That is, of course, the necessary condition; without that, nothing of the kind happens.
And the best way of expressing it is surely to link it up with the peculiarities of the time, because there is presumably a synchronicity between the psychological events in ourselves and the events in the sphere of life in which we live.
Of course, much more could be said about this peculiar symbolism.
For instance, you have here the so-called four correspondences very beautifully.
In Pegasus one sees the four points quite clearly, and they are included in the square below in a different arrangement, in the form of a cross.
Here the points are connected, while in Pegasus they are disconnected.
Then in the taigitu, corresponding to the age of the Fishes, there is a duality; and opposite, in the age of Aquarius, there is also a duality but of a different kind.
The symbol for the Fishes is static because it revolves in itself, and the Aquarius sign is flowing.
It has no beginning and no end.
I am glad that Mrs. Baumann has given us this chance to see how such symbolic expressions come into existence, and why they come.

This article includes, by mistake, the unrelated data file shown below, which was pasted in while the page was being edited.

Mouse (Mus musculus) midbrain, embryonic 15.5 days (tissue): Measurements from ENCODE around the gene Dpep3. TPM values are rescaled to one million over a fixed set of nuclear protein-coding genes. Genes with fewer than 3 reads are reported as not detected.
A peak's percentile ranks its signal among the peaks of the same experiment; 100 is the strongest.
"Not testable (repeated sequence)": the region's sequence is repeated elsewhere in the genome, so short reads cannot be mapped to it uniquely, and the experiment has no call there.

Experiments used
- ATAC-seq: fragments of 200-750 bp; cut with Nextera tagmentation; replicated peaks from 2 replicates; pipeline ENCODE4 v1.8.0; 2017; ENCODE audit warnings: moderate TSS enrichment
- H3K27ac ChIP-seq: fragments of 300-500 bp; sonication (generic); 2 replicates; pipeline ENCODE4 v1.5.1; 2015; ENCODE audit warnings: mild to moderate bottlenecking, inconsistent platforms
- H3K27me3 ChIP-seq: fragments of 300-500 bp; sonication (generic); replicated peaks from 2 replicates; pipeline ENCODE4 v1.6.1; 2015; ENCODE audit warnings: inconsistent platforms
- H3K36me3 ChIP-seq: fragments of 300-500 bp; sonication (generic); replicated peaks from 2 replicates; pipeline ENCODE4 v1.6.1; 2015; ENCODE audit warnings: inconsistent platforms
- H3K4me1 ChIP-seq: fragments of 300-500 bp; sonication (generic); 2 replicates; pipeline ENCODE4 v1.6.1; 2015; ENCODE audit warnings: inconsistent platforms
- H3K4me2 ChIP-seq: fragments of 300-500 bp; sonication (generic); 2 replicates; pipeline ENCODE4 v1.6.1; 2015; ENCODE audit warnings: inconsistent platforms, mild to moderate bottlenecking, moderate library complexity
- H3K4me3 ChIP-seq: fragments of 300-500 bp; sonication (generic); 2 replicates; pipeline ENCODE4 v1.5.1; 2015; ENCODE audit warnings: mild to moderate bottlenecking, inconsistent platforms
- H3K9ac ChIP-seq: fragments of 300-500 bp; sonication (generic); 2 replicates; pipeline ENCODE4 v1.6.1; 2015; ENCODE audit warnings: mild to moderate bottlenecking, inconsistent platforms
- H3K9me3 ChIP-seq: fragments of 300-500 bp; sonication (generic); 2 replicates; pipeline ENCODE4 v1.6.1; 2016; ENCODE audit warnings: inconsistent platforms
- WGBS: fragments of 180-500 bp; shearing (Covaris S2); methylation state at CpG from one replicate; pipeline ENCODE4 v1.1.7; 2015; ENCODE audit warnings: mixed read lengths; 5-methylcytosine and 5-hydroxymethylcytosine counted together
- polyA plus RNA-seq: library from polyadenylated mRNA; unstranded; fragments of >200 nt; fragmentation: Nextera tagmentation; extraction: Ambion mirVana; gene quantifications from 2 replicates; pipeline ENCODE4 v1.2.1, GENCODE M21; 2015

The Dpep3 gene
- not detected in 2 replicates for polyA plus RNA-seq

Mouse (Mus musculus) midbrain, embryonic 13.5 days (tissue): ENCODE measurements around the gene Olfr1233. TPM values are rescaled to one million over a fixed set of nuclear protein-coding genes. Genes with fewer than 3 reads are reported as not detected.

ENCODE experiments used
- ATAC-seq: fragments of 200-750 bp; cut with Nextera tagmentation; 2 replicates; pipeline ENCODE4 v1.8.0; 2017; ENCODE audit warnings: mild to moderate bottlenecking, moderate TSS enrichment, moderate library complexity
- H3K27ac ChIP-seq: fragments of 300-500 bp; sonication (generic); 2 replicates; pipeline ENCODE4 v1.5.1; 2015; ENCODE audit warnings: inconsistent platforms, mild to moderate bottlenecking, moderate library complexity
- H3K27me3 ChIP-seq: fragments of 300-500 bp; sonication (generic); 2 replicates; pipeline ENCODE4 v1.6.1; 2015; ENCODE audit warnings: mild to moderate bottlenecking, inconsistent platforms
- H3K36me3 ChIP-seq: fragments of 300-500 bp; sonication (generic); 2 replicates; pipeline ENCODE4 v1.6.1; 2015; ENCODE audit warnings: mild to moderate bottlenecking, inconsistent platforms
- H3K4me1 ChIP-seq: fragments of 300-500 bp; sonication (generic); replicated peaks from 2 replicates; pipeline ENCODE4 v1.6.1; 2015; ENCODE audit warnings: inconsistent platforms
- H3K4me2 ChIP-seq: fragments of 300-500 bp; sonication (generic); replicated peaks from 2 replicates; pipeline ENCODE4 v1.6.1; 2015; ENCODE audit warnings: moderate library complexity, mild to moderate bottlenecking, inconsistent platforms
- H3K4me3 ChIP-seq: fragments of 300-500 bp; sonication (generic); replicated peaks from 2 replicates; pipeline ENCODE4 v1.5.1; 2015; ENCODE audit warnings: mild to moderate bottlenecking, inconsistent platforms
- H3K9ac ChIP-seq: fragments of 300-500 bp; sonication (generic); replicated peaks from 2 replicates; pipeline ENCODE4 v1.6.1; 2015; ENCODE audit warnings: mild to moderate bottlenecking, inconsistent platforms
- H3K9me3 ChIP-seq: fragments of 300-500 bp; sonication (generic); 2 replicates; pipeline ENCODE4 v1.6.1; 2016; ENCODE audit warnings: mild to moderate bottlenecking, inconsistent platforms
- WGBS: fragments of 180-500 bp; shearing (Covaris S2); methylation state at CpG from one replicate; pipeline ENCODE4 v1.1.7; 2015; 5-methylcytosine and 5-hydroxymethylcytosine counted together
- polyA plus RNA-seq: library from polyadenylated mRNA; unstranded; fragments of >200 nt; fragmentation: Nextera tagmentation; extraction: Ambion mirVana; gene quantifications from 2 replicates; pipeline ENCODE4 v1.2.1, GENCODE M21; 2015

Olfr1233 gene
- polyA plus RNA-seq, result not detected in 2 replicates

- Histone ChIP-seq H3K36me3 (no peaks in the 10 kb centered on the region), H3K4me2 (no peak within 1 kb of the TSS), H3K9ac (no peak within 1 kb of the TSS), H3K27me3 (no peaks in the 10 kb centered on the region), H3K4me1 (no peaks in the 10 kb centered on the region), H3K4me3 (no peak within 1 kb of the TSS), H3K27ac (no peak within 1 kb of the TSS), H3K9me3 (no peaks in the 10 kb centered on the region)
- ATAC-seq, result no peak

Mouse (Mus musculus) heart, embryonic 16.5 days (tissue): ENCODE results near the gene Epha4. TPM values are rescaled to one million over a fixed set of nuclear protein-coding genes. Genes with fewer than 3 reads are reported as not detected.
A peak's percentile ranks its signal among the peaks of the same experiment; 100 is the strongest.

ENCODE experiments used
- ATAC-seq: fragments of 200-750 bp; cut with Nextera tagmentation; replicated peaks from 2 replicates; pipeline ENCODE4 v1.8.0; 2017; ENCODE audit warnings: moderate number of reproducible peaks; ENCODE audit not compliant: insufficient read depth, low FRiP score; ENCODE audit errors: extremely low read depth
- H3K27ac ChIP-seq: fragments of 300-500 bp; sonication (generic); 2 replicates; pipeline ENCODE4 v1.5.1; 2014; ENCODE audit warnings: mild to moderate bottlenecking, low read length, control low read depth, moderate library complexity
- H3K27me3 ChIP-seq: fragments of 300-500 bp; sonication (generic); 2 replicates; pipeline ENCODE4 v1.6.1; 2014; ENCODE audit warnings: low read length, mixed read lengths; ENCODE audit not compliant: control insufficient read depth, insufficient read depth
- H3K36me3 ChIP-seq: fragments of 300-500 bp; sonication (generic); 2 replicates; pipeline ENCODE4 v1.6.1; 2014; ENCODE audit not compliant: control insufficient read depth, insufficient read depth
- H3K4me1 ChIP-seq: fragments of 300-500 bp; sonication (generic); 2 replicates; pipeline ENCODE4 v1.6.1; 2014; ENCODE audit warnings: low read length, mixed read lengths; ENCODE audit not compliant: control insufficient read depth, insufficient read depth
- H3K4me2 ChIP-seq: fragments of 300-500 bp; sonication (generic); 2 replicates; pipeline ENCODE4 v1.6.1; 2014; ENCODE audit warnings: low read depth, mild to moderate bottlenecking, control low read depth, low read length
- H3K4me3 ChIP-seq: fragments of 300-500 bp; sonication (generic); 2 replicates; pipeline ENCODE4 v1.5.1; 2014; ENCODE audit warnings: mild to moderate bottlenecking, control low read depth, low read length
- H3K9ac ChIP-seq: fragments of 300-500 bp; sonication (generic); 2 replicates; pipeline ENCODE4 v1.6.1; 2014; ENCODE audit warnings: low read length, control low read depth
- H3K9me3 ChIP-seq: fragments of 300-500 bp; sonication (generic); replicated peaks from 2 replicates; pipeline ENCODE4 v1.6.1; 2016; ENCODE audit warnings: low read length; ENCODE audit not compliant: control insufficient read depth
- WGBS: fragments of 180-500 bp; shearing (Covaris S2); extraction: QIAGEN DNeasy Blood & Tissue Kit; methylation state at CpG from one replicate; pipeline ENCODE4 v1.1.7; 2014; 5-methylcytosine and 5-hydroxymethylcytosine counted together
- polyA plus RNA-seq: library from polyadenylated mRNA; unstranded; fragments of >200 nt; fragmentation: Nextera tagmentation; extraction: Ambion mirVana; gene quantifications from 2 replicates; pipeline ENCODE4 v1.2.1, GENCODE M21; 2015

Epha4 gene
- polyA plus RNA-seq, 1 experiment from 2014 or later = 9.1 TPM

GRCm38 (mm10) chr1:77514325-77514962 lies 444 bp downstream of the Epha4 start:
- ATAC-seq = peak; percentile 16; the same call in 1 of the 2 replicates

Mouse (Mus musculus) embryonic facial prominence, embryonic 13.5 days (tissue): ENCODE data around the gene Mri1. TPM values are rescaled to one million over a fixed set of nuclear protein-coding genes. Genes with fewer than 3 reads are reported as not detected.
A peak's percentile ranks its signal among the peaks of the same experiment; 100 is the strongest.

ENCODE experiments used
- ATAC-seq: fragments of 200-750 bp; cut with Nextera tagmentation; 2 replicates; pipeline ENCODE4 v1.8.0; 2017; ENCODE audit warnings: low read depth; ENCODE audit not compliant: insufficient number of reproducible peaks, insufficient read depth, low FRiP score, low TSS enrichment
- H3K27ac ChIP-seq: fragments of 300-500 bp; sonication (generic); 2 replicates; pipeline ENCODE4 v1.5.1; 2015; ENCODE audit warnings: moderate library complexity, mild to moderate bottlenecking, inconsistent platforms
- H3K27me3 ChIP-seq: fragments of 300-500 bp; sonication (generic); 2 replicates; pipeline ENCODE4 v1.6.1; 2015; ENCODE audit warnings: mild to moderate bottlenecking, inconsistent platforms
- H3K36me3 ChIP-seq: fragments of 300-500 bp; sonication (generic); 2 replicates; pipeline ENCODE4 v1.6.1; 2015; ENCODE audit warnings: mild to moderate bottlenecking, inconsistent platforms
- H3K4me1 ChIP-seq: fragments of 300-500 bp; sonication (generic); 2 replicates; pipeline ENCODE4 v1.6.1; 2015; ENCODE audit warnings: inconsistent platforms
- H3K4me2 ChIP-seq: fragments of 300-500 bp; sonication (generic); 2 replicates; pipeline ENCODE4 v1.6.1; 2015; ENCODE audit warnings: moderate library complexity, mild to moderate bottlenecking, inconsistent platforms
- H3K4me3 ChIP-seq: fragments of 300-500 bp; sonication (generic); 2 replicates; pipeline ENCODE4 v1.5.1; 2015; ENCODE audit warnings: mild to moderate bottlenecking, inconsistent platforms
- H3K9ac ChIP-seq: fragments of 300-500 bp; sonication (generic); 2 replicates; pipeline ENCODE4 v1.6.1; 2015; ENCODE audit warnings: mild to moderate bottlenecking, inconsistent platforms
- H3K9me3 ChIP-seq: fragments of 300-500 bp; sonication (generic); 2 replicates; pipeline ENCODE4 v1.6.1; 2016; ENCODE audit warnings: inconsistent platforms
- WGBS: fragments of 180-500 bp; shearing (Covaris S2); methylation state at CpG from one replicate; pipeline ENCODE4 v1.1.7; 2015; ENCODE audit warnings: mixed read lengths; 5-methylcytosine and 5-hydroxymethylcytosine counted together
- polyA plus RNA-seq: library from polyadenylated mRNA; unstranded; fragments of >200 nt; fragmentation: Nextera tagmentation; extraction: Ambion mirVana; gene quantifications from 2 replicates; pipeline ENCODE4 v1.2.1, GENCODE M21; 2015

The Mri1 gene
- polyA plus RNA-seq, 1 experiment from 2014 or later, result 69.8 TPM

They are always an attempt to formulate the immediate experience of our time.
Of course, that doesn’t mean that nobody experiences the time who does not make such a scheme; we can experience our time in many forms.
It can be in the form of the word, also.
As long as it is experienced in the form of the word, however, we are personally not really shaken.
But if it reaches us within, in our own essence, we need an expression and we will seek an expression.
We will eat dust to get that expression.
People eat the most incredible things-Eastern philosophy, and anthroposophy, and I don’t know what besides-in order to find the stuff which would allow them to express the experience of our time, the actual condition of our collective psyche. ~Carl Jung, Zarathustra Seminar, Page 407-423